SUNBIZ

More Farmers Investing In Mechanical Harvesters

Given the Labasa problems of with cane cutters in the sugar industry, more and more farmers are shifting towards using mechanical cane harvesters. Sugar Cane Growers Council says they have
15 Jun 2015 11:33
More Farmers Investing In Mechanical Harvesters
Cane farmer, Kumar Sami Naidu, with his Mechanical Harvester on his farm in Wailevu, Labasa. Photo: PENI DRAUNA

Given the Labasa problems of with cane cutters in the sugar industry, more and more farmers are shifting towards using mechanical cane harvesters.

Sugar Cane Growers Council says they have seen this year in Rarawai Mill area that growers had successfully formed three co-operatives through which they have secured mechanical harvesters.

These are expected to be in operation from this season. The investments come at the backdrop of Fiji Sugar Corporation’s investment in mechanical harvesters in the past season.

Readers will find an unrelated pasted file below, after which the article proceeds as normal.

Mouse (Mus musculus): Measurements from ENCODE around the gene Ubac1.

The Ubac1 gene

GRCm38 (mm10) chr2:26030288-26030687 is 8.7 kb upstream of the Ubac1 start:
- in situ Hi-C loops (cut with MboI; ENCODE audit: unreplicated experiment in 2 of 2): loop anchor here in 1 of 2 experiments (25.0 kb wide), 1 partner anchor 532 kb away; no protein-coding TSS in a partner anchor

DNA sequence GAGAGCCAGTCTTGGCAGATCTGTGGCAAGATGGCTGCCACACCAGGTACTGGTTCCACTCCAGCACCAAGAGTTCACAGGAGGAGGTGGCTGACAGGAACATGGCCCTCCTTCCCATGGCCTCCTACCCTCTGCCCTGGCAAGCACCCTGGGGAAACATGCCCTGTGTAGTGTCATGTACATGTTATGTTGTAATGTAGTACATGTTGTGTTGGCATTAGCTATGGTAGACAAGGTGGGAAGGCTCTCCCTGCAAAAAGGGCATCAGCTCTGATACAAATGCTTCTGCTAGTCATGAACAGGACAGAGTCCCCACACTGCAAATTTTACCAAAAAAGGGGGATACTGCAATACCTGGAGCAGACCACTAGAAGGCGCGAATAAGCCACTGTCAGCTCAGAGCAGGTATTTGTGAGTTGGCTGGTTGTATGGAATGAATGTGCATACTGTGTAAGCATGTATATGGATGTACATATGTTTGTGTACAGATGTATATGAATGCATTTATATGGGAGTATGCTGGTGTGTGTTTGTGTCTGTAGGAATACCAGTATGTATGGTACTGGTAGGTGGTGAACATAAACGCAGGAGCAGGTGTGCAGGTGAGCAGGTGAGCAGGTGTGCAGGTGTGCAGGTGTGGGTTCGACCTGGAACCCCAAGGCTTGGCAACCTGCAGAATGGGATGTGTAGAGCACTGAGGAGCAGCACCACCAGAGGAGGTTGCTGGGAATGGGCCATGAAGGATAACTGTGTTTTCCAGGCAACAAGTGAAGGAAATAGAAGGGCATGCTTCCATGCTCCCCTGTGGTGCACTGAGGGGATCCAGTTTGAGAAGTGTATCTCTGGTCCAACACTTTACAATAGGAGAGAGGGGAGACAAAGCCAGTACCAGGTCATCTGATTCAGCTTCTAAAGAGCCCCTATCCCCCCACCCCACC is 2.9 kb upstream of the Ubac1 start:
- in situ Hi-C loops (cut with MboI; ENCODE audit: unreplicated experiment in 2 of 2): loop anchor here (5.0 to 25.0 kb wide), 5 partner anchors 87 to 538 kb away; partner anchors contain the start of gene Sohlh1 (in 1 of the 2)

Council chief executive, Sundresh Chetty, says there are some more farmers who are investing in mechanical harvesters individually.

Kumar Sami Naidu, 70, a cane farmer in Wailevu, Labasa, is one such individual who has invested in a mechanical harvester.

The mechanical harvester was bought for him by his daughter residing in Australia now.

Mr Naidu said he was given this to assist him with harvesting as labourers were found to be too expensive.

“Last year I used labourers to harvest my cane and it took two to three months to harvest the entire 28 acres,” he said.

But with the new machine to assist him this season, Mr Naidu believes it will take him lesser time to harvest the cane on his farm.

He also then hopes to rent it out to other farmers to also help harvesting with their cane.

Mr Naidu noted that if the machine is hired by farmers around Labasa, the cost is $21 per tonne plus additional charges for the farm location.

Some farmers from Vuinika, Buceisau and Tabucola in Labasa have already booked his mechanical harvester for this season.

Mr Naidu said last year his farm produced more than 900 tonnes of cane for which he managed to get around $75,000.

Mr Naidu said this year he aimed to boost his tonnage and rake in more income.

Charan Jeath Singh, a renowned businessman hailing from the North, also owns three cane farms in Labasa.

He also expects to harvest around 1250 tonnes of cane from his cane farms using the mechanical harvesters.

The Labasa Mill opens for cane processing this Wednesday.

Feedback: rachnal@fijisun.com.fj

 


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